As with the majority of the area's resorts, the heart of Beaver Creek is a mountainside village. What sets Beaver Creek apart is that it's a series of cascading plazas connected by escalators. In this ultraposh enclave even boot-wearing skiers and snowboard-hauling riders ride the escalators from the hotels and shuttle stops on the lower levels. Opened in 1980 as a smaller version of Vail, Beaver
Creek has somewhat overshadowed its older sibling in glamour. In fact, its nearest rival in the luxury market is Utah's Deer Valley.
Locals know that Beaver Creek is the best place to ski on weekends, when Vail is too crowded, or anytime there's fresh powder. Beaver Creek is just far enough from Denver that it doesn't get the flood of day-trippers who flock to Vail and the other Front Range resorts. The slopes of Beaver Creek Mountain are connected to those of even ritzier Bachelor Gulch. These are close to Arrowhead, creating a village-to-village ski experience like those found in Europe.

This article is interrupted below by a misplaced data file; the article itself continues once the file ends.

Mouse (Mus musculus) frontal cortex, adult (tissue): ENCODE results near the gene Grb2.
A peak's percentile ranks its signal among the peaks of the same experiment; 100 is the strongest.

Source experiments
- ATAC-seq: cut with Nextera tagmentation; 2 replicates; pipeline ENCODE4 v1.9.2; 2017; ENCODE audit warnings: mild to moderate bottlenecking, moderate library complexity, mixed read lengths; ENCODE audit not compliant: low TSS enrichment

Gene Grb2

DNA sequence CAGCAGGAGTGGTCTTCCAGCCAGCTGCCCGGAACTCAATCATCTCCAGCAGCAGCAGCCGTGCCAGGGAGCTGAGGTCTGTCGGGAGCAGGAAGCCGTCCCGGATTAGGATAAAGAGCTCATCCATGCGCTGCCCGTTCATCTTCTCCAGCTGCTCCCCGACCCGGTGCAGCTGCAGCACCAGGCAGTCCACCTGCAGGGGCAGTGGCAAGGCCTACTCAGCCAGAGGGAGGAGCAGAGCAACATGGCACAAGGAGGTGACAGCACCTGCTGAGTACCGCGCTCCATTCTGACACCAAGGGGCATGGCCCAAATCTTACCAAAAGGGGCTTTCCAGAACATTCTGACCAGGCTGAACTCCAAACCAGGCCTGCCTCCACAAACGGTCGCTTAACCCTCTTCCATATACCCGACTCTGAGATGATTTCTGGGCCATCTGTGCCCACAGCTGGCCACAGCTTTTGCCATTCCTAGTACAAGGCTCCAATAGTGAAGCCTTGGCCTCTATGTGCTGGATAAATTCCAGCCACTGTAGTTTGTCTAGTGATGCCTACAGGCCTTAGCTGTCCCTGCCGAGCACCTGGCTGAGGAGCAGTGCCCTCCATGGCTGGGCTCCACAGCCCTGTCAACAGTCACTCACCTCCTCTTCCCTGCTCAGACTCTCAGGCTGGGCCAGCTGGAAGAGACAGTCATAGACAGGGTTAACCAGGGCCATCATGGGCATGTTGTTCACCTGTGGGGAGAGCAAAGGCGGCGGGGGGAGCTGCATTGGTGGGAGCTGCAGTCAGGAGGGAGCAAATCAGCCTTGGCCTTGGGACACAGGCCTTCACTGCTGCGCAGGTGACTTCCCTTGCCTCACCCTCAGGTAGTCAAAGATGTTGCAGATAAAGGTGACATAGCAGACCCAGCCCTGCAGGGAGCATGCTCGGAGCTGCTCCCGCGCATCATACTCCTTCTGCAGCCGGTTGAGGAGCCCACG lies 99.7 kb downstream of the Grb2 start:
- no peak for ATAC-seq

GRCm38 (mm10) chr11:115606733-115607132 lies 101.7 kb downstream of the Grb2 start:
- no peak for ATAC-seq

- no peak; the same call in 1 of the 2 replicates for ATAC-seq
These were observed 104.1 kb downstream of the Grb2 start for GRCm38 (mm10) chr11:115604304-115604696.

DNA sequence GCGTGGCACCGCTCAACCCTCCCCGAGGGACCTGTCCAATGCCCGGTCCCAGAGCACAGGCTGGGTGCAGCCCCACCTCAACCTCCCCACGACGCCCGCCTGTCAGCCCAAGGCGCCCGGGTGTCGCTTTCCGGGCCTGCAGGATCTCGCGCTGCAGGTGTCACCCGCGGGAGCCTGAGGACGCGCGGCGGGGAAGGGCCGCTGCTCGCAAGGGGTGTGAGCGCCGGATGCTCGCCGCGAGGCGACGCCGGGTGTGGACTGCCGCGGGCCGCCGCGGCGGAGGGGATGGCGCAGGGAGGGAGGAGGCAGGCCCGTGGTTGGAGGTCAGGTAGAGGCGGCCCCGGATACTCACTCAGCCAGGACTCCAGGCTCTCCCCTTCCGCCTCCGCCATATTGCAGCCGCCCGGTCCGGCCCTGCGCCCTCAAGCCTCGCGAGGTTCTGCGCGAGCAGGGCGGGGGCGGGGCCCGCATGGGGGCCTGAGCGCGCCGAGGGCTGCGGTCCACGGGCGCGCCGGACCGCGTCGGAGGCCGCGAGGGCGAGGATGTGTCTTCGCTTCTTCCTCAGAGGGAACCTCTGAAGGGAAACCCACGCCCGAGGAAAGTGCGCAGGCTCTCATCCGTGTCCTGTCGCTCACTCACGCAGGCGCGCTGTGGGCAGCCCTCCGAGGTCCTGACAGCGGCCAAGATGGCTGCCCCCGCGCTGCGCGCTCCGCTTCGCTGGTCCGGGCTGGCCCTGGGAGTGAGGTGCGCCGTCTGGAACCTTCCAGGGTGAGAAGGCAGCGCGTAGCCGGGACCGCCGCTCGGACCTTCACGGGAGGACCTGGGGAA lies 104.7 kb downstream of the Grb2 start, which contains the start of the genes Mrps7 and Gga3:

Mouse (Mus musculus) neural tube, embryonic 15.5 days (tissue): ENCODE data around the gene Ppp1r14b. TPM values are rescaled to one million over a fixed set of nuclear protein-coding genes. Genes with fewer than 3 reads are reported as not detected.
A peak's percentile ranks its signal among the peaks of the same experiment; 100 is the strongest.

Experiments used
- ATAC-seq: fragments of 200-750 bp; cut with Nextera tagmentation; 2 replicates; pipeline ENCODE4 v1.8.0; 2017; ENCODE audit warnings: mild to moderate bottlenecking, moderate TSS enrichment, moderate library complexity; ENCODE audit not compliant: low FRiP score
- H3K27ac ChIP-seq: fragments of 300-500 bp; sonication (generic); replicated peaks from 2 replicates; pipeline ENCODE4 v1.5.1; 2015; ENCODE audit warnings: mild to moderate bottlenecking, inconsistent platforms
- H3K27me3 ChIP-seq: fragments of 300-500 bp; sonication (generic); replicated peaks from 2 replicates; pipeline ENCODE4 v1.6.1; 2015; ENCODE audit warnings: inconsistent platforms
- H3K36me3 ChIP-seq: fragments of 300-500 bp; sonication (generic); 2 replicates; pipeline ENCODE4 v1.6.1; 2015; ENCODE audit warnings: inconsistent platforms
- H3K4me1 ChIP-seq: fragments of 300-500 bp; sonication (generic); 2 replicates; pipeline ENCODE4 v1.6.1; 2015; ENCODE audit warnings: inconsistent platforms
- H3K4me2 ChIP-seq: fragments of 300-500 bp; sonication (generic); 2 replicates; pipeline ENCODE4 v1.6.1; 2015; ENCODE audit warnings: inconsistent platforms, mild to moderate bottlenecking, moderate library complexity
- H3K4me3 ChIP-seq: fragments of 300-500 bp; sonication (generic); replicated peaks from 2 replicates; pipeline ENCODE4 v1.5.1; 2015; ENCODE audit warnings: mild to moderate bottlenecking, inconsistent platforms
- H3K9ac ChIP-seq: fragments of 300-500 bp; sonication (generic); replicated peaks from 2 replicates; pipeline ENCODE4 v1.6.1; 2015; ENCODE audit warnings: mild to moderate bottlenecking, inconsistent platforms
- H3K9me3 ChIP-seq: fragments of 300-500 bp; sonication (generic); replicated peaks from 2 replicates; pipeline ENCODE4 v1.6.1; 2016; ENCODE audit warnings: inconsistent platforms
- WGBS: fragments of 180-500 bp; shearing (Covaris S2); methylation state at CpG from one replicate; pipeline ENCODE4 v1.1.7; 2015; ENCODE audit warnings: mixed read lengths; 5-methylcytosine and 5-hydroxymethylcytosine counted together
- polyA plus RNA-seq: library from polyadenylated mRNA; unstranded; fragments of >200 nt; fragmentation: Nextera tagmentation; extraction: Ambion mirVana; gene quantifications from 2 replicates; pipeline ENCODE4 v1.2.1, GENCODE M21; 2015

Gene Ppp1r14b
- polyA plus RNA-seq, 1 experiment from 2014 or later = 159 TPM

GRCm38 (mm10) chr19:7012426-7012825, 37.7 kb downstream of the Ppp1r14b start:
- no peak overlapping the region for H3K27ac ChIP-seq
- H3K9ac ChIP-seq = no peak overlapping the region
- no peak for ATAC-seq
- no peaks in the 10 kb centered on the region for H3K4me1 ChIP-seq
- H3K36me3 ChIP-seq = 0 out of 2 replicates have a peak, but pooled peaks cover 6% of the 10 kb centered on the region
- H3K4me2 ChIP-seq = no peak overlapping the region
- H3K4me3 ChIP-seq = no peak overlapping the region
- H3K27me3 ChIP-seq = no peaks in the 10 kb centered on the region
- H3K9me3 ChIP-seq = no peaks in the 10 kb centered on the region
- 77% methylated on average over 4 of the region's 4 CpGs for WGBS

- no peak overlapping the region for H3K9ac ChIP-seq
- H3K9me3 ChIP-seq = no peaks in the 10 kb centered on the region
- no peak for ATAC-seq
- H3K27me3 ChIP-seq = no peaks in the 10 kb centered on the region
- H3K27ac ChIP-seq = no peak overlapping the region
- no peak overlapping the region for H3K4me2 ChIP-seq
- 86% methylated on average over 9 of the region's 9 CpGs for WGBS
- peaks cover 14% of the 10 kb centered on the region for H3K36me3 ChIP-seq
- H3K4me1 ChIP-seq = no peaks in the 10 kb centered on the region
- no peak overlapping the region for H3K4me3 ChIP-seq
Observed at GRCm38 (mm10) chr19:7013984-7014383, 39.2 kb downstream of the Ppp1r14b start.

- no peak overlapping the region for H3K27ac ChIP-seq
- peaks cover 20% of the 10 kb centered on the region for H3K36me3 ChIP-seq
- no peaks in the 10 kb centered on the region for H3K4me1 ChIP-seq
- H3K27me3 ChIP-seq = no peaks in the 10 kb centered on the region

Savvy travelers have learned that Beaver Creek is even lovelier in summer, when diners can enjoy a meal on a spacious patio, mountain bikers can hitch a ride uphill on the chairlift, and golfers can play on the beautiful Beaver Creek Course or on one of the dozen others in the Vail Valley. On special evenings you can attend concerts, get tickets to the theater, or head to a performance at the Vilar Performing Arts Center. In Beaver Creek you have easy access to all of the activities in Vail Valley.
Beaver Creek speaks loudly and clearly to a settled and affluent crowd, but visitors on a budget can also enjoy the resort's many attractions. Just drive past the pricier lodgings in the village and opt instead for a room in nearby Avon, Edwards, or even Vail.
The Vail Valley stretches far beyond the town of Vail. Minturn began to thrive in 1987, when the Rio Grande Railway extended a narrow-gauge...